HUD’s Homeless Assistance Grants aim to end homelessness by providing funding for a wide range of services, including emergency shelter programs, transitional housing, and permanent supportive housing.
Eligibility for Homeless Assistance Grants depends on factors such as the organization’s capacity to provide services, the impact of their programs on reducing homelessness, and compliance with program requirements.
Please note that HUD allocates funds through a competitive grant process. Organizations, including halfway houses, interested in receiving funding must submit competitive applications demonstrating how their programs align with the goals of the CoC Program.
Community Development Block Grant (CDBG) Program
The Community Development Block Grant (CDBG) Program provides annual grants on a formula basis to states, cities, and counties to develop viable urban communities by providing decent housing and a suitable living environment, and by expanding economic opportunities, principally for low- and moderate-income persons.
Note that local governments interested in leveraging CDBG funds for homeless shelter projects typically develop proposals that align with the program’s guidelines.
The Community Development Block Grant (CDBG) funds are allocated to eligible grantees based on a formula that considers factors such as population size, poverty levels, and housing overcrowding. Grantees then use these funds to support various community development projects.
Eligible activities include outreach and education efforts associated with mitigation activities. Funds are used in areas impacted by recent disasters to carry out strategic and high-impact activities to mitigate disaster risks and reduce future losses.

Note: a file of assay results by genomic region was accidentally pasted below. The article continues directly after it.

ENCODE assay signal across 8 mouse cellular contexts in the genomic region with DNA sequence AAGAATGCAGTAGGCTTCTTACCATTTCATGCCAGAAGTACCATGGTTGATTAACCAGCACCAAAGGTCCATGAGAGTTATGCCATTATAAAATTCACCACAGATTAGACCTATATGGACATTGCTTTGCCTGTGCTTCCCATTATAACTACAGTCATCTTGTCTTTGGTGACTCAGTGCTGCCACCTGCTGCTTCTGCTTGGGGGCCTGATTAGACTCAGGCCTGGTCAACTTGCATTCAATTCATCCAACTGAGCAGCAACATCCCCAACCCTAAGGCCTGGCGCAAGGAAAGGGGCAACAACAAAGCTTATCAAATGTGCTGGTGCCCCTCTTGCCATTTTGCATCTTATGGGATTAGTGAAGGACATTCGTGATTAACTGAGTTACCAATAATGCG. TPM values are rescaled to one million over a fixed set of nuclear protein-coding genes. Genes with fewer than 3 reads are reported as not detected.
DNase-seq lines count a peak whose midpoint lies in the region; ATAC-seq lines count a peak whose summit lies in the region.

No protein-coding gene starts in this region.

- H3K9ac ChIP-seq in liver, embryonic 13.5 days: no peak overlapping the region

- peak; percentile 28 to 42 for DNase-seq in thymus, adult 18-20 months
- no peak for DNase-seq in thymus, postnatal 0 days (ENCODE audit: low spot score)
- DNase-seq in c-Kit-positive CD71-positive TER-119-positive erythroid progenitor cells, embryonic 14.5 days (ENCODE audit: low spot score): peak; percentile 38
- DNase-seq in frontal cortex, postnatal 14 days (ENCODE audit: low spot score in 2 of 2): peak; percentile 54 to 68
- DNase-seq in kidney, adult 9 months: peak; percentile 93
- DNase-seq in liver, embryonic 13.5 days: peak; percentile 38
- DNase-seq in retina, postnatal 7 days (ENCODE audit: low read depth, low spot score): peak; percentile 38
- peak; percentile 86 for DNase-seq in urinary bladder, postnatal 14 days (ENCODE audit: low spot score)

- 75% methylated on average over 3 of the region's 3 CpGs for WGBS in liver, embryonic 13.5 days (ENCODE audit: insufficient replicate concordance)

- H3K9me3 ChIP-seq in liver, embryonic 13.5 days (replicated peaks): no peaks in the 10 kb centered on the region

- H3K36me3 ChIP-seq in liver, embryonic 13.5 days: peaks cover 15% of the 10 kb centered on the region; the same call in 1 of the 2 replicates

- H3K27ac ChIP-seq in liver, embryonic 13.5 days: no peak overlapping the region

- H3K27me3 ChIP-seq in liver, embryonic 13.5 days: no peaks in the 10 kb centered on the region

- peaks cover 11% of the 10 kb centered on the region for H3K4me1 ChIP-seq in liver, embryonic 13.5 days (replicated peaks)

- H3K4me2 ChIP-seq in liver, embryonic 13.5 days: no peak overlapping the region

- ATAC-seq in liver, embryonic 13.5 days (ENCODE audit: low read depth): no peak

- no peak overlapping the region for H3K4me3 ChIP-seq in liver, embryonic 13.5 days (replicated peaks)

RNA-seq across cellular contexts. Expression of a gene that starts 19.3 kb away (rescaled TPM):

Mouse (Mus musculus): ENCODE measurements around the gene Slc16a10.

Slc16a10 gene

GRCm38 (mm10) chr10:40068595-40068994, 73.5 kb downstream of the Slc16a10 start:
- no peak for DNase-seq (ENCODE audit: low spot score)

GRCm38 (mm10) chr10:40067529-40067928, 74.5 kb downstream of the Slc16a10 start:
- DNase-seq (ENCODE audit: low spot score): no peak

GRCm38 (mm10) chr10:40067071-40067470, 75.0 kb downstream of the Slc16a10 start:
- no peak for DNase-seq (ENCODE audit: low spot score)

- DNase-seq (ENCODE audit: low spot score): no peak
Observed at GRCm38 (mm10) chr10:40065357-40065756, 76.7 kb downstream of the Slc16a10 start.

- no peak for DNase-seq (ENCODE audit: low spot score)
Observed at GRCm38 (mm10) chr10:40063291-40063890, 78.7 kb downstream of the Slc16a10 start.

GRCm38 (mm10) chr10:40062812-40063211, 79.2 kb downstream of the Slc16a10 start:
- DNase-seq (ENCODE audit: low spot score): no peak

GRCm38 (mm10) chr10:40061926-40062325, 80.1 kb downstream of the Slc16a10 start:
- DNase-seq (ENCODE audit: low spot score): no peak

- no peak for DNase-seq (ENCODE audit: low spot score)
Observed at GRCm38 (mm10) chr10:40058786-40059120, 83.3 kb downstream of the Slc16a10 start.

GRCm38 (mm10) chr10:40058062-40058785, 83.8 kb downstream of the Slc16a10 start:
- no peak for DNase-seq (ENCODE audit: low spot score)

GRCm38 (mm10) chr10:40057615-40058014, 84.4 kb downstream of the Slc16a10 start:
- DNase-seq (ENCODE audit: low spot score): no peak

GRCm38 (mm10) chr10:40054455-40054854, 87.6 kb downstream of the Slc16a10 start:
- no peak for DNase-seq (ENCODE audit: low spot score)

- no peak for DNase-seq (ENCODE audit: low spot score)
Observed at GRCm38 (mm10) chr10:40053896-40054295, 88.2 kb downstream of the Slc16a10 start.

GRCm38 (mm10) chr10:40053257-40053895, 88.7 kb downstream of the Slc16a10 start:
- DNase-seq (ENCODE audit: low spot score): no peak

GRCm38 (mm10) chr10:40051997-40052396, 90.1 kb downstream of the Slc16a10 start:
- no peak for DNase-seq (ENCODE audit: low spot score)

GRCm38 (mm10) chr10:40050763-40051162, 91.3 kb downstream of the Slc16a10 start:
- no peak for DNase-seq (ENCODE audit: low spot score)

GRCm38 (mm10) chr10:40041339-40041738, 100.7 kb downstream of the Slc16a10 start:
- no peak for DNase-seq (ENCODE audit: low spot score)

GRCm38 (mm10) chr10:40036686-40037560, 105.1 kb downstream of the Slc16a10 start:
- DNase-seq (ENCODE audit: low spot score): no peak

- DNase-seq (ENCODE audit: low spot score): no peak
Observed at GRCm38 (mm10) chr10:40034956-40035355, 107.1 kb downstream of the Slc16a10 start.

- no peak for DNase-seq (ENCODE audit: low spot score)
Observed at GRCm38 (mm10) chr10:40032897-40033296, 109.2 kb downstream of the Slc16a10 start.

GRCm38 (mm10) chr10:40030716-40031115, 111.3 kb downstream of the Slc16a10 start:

Health Resources and Services Administration (HRSA) Grants
Tens of millions of Americans receive quality, affordable health care, and other services through HRSA’s 90-plus programs.
HRSA programs provide equitable health care to people who are geographically isolated and economically or medically vulnerable including those in halfway houses.
HRSA programs also support health infrastructure, including training of health professionals and distributing them to areas where they are needed most, providing financial support to health care providers, and advancing telehealth.
Nonprofits with and without 501(c)(3) status from the IRS, other than institutions of higher education are eligible for this grant.
Note that they don’t discriminate against non-governmental organizations with a religious character. Faith-based organizations can compete for grant funds just as all other non-governmental organizations. The grant award decisions rely solely on an organization’s competence, capacity, and actions.
Justice Assistance Grant (JAG) Program
The Justice Assistance Grant (JAG) Program is a federal initiative administered by the Bureau of Justice Assistance (BJA), a component of the U.S. Department of Justice (DOJ).
The JAG Program provides funding to state and local governments to support a wide range of criminal justice initiatives, including those related to reentry programs and halfway houses.
Justice Assistance Grant (JAG) funds are allocated to states and local units of government based on a formula that considers factors such as population and crime rates. States, in turn, sub-allocate funds to local jurisdictions, including cities and counties.
Note that the Justice Assistance Grant (JAG) funds can be used to support a range of reentry programs, including those associated with halfway houses.
These funds may be directed towards improving services for individuals transitioning from incarceration to the community.
Apart from all the grant programs listed above which are usually issued by government agencies, it is important to note that many private foundations, such as the Conrad N. Hilton Foundation and the Robert Wood Johnson Foundation, also offer grants to organizations addressing mental health, substance abuse, and reentry issues.
Interestingly, halfway houses fall under this category, and if you own a nonprofit halfway house, you can apply for such grants. All you need to do is to be on the lookout for when such grant opportunities will be announced.